However, that scene reverts to a more Hallmark-friendly screenplay once it gets into a more dramatic, or dare I say, sentimental mood. It doesn’t get haphazardly sentimental, or emotionally manipulative as most Hallmark films do, but is on the cusp of being exactly like one. Heck, it starts the exact same way as a Hallmark film does: in the middle of a conversation where expository dialogue will fill in the gaps on what we missed. Then we have the overarching conflict that the protagonist will have to confront. She’ll ultimately succeed and fall in love again…of course…not with the one she initially was in love with. That’s always how those films end and Resort to Love doesn’t want to change that formula.

And that seems fine for the most part. There’s nothing wrong with doing something so terribly clichéd if the core of your film is somewhat enticing enough. And for Resort to Love, that seems perfectly fine. Millan, Pharoah, and Walls are all great here, bringing legitimately funny comedy to the table and building upon human relationships that seem not only completely palpable but plausible to the viewer. That makes the viewing experience particularly enjoyable for the skeptical in me who thought this would be a chore to sit through. And guess what? While the story isn’t perfect and steals many tropes from other romantic comedies, it still doesn’t make it terrible. Sue me.

Resort to Love is now available to stream on Netflix.

 

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Day Shift | Official Trailer – Netflix

A hard-working, blue-collar dad who just wants to provide a good life for his quick-witted 8-year-old daughter. His mundane San Fernando Valley pool cleaning job is a front for his real source of income: hunting and killing vampires.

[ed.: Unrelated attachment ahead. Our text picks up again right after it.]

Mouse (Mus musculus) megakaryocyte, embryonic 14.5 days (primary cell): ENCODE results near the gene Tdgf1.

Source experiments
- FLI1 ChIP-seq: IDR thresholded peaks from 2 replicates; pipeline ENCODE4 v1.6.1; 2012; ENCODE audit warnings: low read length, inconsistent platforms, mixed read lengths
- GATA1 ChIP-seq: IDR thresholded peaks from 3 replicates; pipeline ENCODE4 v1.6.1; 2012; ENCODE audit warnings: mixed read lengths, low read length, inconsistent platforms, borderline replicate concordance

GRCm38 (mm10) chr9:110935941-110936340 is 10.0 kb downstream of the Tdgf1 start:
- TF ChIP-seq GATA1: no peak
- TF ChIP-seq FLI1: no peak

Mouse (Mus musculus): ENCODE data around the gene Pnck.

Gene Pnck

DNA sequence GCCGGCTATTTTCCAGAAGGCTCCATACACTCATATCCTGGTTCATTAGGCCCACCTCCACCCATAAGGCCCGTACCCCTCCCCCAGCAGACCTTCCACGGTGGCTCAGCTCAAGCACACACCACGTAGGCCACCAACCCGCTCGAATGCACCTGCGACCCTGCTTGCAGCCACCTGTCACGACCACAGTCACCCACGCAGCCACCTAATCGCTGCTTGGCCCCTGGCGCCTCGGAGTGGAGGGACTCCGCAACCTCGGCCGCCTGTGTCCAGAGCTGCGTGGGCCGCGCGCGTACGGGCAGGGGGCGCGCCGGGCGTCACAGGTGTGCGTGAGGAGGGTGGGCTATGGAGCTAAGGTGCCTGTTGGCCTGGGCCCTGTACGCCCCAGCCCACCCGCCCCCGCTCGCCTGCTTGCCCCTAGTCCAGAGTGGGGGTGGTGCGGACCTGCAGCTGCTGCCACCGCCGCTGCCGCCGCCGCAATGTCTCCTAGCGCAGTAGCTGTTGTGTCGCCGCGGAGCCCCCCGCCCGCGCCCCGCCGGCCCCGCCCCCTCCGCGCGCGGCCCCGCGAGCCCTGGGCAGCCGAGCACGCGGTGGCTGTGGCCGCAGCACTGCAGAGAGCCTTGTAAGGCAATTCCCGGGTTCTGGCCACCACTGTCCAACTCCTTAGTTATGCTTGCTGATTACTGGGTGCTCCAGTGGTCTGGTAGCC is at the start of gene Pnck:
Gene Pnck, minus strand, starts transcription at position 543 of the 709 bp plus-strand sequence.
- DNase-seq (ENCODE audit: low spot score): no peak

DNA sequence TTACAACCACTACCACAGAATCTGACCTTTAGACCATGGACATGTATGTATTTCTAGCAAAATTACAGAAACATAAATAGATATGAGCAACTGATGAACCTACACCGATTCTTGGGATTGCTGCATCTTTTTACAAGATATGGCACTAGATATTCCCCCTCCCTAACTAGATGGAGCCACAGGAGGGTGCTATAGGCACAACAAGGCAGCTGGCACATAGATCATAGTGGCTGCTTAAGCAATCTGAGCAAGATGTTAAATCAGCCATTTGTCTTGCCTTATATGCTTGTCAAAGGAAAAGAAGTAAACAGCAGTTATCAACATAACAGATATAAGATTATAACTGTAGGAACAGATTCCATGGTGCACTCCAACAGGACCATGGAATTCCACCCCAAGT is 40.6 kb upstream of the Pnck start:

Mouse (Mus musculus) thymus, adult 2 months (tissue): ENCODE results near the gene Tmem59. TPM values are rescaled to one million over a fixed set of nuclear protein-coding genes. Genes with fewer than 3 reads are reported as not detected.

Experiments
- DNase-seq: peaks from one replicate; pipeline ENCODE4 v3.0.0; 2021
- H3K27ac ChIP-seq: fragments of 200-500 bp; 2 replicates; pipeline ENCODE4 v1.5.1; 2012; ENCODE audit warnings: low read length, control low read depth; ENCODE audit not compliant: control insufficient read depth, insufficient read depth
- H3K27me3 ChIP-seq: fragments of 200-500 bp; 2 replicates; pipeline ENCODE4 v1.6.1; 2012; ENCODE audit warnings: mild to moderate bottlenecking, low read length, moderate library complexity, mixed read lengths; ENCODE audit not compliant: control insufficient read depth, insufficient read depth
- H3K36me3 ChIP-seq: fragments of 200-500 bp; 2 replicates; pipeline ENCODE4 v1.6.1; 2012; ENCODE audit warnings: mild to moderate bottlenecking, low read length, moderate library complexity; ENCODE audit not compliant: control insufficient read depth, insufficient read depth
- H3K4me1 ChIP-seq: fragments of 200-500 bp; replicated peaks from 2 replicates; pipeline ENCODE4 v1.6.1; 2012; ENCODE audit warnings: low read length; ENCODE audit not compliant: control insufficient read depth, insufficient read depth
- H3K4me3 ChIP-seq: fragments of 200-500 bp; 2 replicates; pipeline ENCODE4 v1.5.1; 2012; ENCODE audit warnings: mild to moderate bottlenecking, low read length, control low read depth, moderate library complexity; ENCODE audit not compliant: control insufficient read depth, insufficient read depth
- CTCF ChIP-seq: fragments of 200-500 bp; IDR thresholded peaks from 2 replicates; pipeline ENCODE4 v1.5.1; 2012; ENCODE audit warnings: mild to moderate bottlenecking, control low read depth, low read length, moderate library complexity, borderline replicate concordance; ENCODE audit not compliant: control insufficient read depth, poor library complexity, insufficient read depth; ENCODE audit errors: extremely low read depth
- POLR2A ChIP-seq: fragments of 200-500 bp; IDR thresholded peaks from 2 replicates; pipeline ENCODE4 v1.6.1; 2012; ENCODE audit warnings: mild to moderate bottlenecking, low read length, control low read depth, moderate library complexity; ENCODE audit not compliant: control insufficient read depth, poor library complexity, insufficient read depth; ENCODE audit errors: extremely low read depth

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Genre:

Action, Comedy, Fantasy

Release Date:

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Director:

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Cast:

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Plot Summary:

A hard-working, blue-collar dad who just wants to provide a good life for his quick-witted 8-year-old daughter. His mundane San Fernando Valley pool cleaning job is a front for his real source of income: hunting and killing vampires.

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Stranger Things Season 4 : Volume 2 | Netflix

It might not work out for us this time. The epic 2-part season finale of Stranger Things 4 premieres July 1st, only on Netflix.

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Genre:

Horror, Sci-fi

Release Date:

July 1, 2022

Director:

Netflix

Cast:

Millie Bobby Brown, David Harbour, Gaten Matarazzo, Natalia Dyer

Plot Summary:

It might not work out for us this time. The epic 2-part season finale of Stranger Things 4 premieres July 1st, only on Netflix.

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Genre:

Biography, Drama, Mystery